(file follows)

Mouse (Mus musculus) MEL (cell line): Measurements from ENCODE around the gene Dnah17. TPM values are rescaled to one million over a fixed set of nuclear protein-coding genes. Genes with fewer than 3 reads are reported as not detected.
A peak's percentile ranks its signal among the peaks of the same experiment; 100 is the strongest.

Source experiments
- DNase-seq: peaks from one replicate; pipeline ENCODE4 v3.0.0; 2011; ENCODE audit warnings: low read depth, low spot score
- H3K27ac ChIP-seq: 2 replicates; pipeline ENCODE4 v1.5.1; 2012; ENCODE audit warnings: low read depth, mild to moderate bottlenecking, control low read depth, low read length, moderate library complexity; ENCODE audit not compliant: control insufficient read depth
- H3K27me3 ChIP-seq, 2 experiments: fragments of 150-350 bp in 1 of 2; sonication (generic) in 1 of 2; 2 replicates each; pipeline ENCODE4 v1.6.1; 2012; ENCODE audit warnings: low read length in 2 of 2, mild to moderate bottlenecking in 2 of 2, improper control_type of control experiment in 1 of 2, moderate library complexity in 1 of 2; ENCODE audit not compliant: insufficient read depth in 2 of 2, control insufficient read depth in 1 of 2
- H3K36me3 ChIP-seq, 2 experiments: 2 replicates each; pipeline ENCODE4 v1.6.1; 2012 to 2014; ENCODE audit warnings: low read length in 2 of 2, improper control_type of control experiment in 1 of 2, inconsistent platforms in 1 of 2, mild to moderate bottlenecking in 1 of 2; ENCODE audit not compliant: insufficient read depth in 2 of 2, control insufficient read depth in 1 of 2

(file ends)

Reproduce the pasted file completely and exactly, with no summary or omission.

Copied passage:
Mouse (Mus musculus) MEL (cell line): Measurements from ENCODE around the gene Dnah17. TPM values are rescaled to one million over a fixed set of nuclear protein-coding genes. Genes with fewer than 3 reads are reported as not detected.
A peak's percentile ranks its signal among the peaks of the same experiment; 100 is the strongest.

Source experiments
- DNase-seq: peaks from one replicate; pipeline ENCODE4 v3.0.0; 2011; ENCODE audit warnings: low read depth, low spot score
- H3K27ac ChIP-seq: 2 replicates; pipeline ENCODE4 v1.5.1; 2012; ENCODE audit warnings: low read depth, mild to moderate bottlenecking, control low read depth, low read length, moderate library complexity; ENCODE audit not compliant: control insufficient read depth
- H3K27me3 ChIP-seq, 2 experiments: fragments of 150-350 bp in 1 of 2; sonication (generic) in 1 of 2; 2 replicates each; pipeline ENCODE4 v1.6.1; 2012; ENCODE audit warnings: low read length in 2 of 2, mild to moderate bottlenecking in 2 of 2, improper control_type of control experiment in 1 of 2, moderate library complexity in 1 of 2; ENCODE audit not compliant: insufficient read depth in 2 of 2, control insufficient read depth in 1 of 2
- H3K36me3 ChIP-seq, 2 experiments: 2 replicates each; pipeline ENCODE4 v1.6.1; 2012 to 2014; ENCODE audit warnings: low read length in 2 of 2, improper control_type of control experiment in 1 of 2, inconsistent platforms in 1 of 2, mild to moderate bottlenecking in 1 of 2; ENCODE audit not compliant: insufficient read depth in 2 of 2, control insufficient read depth in 1 of 2